New York Gov. Andrew Cuomo announced an executive order Thursday to authorize businesses to deny entry to people who are not wearing masks or face coverings.
"I've been working to communicate this message about masks and how effective they are. They are deceptively effective. They are amazingly effective, and we've made them mandatory in public settings, public transportation, but when we talk about reopening stores and places of business, we're giving the store owners the right to say, 'If you're not wearing a mask, you can't come in.'" Cuomo said at a news briefing in Brooklyn.
The governor first ordered New York residents to wear face coverings while in public on April 15 during the height of the epidemic.
The executive order took effect on April 17 and said any individual over age two is required to cover their nose and mouth with a mask or cloth face covering when in a public space and unable to maintain social distance.
The original announcement did not clearly state whether private businesses are allowed to deny entry based on face coverings. A spokesperson for the governor wasn't available for immediate comment on this clarification.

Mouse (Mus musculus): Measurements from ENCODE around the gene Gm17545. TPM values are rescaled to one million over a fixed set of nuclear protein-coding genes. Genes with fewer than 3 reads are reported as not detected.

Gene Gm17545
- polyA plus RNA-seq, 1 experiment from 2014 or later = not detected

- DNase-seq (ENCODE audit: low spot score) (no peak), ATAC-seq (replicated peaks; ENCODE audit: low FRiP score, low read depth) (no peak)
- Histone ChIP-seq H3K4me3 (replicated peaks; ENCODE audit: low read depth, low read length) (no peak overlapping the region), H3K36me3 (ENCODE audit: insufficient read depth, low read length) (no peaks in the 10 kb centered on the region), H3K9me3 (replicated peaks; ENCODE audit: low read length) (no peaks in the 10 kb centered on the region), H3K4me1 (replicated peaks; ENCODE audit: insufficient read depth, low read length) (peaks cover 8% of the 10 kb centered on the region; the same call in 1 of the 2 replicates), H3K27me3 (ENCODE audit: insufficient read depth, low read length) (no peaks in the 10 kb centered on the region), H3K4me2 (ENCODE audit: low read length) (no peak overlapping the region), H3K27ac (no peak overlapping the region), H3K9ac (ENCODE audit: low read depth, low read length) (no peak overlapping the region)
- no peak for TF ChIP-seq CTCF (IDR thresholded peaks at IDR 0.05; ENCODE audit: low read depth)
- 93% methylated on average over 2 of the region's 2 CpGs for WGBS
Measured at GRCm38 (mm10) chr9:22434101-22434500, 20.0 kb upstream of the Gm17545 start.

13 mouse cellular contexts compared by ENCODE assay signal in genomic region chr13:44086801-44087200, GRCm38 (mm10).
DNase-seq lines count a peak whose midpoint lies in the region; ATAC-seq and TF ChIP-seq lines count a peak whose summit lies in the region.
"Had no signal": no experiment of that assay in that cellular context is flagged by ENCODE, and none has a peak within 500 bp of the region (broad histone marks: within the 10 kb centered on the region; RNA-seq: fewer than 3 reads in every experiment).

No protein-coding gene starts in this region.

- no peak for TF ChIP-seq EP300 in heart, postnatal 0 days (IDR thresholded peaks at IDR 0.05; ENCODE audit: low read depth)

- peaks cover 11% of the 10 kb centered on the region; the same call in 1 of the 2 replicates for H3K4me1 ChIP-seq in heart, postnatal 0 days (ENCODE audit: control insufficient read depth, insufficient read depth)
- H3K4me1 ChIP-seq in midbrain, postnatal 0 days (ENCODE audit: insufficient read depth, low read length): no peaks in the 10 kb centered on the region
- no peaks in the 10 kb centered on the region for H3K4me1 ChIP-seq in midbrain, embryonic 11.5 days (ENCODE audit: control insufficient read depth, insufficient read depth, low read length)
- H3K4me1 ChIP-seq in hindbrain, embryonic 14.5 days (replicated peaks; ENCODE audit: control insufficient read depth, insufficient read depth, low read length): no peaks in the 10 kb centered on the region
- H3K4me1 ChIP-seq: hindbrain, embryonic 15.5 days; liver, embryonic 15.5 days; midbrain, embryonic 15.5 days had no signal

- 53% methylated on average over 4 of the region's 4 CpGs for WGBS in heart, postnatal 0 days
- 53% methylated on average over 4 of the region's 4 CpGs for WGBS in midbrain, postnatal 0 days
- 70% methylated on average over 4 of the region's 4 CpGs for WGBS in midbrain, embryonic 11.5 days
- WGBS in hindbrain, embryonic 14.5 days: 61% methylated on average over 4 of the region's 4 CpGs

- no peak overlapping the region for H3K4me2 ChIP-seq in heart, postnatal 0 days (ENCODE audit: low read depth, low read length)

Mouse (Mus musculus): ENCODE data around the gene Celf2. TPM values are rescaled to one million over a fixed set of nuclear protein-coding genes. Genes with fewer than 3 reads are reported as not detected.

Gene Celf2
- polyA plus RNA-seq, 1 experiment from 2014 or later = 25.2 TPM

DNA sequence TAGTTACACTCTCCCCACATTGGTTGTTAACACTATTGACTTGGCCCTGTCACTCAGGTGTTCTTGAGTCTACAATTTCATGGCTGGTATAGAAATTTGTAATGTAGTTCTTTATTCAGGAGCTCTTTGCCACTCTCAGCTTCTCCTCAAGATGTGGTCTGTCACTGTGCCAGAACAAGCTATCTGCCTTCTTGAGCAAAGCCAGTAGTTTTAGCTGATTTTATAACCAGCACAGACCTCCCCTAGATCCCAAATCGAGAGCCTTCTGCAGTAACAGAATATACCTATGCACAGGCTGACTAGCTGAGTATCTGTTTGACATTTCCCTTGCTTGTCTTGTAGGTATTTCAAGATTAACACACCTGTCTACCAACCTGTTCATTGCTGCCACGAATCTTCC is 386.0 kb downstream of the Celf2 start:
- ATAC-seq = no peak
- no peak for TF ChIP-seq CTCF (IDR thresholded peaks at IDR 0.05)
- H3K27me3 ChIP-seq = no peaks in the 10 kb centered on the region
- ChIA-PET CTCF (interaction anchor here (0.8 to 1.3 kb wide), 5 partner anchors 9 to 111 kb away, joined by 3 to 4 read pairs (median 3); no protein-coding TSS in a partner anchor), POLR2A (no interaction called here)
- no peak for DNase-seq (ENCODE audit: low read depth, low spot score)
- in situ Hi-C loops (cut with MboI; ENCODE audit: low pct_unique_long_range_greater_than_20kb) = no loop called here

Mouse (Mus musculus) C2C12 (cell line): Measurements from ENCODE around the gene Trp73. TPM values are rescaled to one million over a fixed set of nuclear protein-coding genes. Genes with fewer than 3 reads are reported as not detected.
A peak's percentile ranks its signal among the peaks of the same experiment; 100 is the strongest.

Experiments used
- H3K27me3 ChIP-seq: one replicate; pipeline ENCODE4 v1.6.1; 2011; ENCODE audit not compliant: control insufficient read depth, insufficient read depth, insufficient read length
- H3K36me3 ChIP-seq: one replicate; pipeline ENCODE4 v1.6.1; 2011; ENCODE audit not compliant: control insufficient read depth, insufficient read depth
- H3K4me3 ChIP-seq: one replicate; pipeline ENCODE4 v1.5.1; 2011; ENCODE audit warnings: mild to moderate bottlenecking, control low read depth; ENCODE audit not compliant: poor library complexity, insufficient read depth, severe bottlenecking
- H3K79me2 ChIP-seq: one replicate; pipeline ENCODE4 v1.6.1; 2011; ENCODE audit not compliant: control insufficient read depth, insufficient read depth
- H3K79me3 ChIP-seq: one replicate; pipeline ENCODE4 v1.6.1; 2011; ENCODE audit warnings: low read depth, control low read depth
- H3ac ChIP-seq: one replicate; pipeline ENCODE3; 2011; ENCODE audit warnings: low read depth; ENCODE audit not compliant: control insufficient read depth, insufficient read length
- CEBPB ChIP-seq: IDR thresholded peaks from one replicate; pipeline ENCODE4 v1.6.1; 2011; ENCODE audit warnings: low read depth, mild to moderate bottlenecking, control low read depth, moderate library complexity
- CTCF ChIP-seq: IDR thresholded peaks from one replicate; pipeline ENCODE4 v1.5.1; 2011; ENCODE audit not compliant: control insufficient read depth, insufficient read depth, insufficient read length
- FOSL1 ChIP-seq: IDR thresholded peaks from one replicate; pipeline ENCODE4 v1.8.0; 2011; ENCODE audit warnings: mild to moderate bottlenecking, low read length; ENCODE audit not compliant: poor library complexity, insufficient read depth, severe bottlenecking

Cuomo also directed all essential businesses to provide face coverings for their employees who work in direct contact with customers or members of the public on April 12.
Private businesses have the right to refuse service and many stores and restaurants in New York have put up signs on their doors asking all customers to wear a mask or face covering upon entering.
"That store owner has a right to protect themselves. That store owner has a right to protect the other patrons in that store," Cuomo said.
As most regions of New York enter phase 1 of the reopening plan, the governor said the state will provide more communication and education about the availability and importance of testing, social distancing and wearing personal protective equipment.
Starting in early April, the Centers for Disease Control and Prevention recommended the use of face coverings in public places where social distancing measures are difficult to maintain. The CDC says cloth face coverings can help prevent the spread of the coronavirus.
While public health officials continue to recommend the use of masks in public, face coverings have become a controversial topic. President Donald Trump has repeatedly refused to follow the practice at public events, prompting confusion and a national debate on the efficacy of face coverings.
Trump visited a Ford Motor plant in Michigan last week, where he did not wear a mask during the public part of the tour. Despite a state law and company policy requiring facial coverings, the president said it was "not necessary" to wear one when a reporter asked why he was not wearing a mask.